Updated: Jul 25
Every year, Denmark dominates in the happiness rankings. It consistently ranks in the top one or two countries. And each day, I discover more reasons why. People here get six weeks of paid vacation each year, multiple sick days and work 35 hour weeks. The work-life balance is incredible. Everyday around 3 o'clock people start heading home from work in our town.
The country is safe. That simple sentence is such a big deal. I am particularly sensitive to bad neighborhoods and bad vibes, especially as a woman, everywhere I go. But here, I feel safe at all hours of the day. When we first got here, we saw these cute little blonde kids on the streets, without their moms. And Ras explained to me, that even at five, kids bike or walk home from school alone. This country is literally safe enough for five-year-olds to navigate. It is not at all uncommon to see a moms group out to brunch, and they will leave their baby carriages outside the restaurant unattended. It's mind boggling.
Ten days in, and I'm trying to absorb as much of the culture as I can. I met some of Ras' lovely family earlier in the month, and I bombarded them with questions. I am absolutely fascinated by this country and want to learn everything there is to know about it. The truth is, Denmark really has it's sh*t together! So hopefully they don't kick me out... we are still trying to secure my permanent residency.
"Denmark is considered one of the most economically sound and socially developed countries in the world. Danes enjoy a high standard of living and rank highly in metrics of national performance, including education, health care, protection of civil liberties, democratic governance prosperity and human development."
In our city, Randers, the populations is a little over 60,000 people, which is about the same size as our college town. I love small towns. No matter where you are in the world, the small town vibe exists. I love that the lady at the second hand store already knows me. She has a huge smile and gets excited when I come through the door. We haven't had a single conversation yet, she doesn't speak any English. But I am determined to learn some Danish, so we can talk about the pans that I need for our kitchen. As soon as I get my permanent residency, the country will provide me with free Danish lessons.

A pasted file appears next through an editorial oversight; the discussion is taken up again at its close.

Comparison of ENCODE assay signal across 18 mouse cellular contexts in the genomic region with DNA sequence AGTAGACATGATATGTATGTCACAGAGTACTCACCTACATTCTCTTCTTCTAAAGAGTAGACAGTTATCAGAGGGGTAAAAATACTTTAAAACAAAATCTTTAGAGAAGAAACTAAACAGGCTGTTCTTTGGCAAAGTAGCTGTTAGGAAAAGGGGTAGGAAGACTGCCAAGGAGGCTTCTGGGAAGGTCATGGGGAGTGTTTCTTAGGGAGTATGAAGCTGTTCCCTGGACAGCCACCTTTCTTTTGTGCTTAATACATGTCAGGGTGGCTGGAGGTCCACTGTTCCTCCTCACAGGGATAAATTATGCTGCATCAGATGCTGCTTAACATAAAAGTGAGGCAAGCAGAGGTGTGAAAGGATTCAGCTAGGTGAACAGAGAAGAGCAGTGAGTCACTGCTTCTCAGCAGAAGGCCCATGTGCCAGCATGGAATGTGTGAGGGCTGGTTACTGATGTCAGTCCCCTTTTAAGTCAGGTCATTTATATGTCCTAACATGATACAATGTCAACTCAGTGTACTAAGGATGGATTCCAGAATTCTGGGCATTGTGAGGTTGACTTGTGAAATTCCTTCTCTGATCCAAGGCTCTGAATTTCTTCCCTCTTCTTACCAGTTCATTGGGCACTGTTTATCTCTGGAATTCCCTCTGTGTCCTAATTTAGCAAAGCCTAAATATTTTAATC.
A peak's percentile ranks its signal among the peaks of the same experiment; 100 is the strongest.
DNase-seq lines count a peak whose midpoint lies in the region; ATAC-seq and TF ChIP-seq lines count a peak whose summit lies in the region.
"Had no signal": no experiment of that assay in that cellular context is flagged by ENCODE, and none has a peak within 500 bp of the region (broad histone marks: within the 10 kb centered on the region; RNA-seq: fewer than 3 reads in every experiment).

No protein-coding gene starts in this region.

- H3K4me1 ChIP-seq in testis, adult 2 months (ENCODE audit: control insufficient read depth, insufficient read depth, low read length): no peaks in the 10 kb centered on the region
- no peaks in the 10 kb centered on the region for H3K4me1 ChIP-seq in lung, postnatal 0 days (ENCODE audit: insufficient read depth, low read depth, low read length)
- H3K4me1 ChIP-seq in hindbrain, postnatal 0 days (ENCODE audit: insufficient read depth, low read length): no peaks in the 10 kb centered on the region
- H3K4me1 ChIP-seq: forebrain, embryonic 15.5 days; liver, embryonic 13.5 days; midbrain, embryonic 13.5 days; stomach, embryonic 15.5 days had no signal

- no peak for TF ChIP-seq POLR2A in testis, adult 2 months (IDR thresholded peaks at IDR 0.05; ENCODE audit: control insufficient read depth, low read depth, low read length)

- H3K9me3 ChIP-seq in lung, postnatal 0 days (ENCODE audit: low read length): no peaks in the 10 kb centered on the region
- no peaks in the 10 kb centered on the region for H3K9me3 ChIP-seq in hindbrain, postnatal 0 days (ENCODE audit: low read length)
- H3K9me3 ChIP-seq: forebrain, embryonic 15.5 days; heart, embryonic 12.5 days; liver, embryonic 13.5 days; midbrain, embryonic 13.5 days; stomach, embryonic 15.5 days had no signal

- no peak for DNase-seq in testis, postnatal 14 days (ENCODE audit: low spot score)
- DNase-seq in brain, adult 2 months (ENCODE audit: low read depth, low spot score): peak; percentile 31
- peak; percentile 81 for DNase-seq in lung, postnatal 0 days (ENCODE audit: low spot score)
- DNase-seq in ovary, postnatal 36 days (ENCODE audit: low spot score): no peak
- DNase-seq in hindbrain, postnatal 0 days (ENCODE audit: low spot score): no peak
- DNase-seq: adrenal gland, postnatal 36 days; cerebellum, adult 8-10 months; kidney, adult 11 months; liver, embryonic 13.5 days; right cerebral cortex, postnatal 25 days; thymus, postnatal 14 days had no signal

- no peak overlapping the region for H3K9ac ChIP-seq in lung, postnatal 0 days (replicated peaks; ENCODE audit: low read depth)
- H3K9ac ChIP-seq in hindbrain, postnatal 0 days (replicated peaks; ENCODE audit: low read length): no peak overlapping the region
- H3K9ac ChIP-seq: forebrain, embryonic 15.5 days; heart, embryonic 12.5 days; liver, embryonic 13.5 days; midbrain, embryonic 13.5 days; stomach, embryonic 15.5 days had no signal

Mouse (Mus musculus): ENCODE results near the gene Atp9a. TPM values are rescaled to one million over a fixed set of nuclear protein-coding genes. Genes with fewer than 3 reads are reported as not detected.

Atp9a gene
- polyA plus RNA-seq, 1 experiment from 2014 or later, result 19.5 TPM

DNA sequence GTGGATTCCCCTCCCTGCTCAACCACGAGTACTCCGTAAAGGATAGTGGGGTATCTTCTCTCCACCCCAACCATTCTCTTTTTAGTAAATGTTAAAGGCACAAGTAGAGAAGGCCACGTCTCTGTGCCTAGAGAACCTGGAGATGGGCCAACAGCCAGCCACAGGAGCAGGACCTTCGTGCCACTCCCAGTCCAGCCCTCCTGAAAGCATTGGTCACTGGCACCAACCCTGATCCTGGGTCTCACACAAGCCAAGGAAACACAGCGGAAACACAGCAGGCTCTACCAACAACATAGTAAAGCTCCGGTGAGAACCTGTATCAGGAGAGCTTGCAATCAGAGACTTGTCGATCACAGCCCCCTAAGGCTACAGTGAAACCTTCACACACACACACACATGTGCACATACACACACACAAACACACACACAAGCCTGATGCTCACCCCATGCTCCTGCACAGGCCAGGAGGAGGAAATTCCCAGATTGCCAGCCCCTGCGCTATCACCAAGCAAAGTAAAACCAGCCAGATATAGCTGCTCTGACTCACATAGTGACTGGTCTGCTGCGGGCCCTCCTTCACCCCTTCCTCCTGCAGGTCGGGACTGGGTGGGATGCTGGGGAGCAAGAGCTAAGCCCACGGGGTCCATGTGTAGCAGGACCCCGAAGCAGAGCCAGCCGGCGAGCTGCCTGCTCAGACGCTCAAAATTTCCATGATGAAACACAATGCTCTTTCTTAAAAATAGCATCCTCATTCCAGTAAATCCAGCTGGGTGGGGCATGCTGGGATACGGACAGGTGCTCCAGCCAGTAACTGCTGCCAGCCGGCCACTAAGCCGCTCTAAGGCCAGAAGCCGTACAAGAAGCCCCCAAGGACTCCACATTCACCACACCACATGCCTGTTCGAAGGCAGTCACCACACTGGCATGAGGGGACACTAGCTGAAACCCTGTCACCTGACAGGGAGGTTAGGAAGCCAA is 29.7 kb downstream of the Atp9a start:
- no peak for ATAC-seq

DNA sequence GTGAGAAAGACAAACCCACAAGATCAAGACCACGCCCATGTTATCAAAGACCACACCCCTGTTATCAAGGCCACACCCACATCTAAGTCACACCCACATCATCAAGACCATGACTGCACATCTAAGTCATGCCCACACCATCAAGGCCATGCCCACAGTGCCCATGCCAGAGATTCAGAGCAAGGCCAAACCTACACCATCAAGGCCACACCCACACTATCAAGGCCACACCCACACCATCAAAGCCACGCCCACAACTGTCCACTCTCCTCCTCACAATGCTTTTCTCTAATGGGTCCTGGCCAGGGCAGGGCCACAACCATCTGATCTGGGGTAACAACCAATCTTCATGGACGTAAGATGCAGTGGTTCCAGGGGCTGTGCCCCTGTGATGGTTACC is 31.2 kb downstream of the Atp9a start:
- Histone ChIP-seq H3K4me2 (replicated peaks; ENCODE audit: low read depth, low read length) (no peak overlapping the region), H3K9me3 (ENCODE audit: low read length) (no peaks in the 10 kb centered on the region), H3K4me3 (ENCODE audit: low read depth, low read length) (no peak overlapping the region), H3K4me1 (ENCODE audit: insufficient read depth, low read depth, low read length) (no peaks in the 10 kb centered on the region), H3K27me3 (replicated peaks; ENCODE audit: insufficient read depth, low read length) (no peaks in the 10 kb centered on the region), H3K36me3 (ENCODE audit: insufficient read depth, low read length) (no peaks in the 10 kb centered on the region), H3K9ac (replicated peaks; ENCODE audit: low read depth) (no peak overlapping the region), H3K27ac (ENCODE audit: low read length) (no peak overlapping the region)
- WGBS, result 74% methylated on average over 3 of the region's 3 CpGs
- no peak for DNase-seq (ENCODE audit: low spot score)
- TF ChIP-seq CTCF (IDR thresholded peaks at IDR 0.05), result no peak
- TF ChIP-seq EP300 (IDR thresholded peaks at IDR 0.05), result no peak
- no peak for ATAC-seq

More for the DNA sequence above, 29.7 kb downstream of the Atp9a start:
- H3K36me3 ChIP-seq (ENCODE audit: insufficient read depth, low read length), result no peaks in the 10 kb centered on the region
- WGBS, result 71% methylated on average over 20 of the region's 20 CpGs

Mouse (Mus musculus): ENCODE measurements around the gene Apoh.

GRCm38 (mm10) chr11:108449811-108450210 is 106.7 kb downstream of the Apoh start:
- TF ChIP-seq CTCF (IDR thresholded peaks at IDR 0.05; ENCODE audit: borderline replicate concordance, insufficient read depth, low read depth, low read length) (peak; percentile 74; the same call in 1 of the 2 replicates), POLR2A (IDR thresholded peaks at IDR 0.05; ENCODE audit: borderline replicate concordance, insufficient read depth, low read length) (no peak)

For the most part, people here keep to themselves. Not that the people are unfriendly, but they aren't necessarily friendly unless you walk up and introduce yourself. People don't smile as they walk by, the way they do in some areas in the states. But once they are comfortable with you, they are super nice! Danes love to speak English, which is refreshing. It seems like everyone speaks English, which makes it super easy to navigate and get around town. Danes start teaching their kids English at a young age.
"Denmark ranks as having the world’s highest social mobility, a high level of income equality, is the country with the lowest perceived level of corruption in the world, the fifth-most developed in the world, has one of the world’s highest per capita incomes, and one of the world’s highest personal income tax rates."
I am also interested in the way that Danish people are so open. The way they talk about relationships, sex and family sometimes strikes me! But I find it refreshing. Life is too short not to be forward with people. Say what you mean. Mean what you say. I'm into it.
Hope you enjoyed our little video update! I'm going to upload a video tour of our town soon.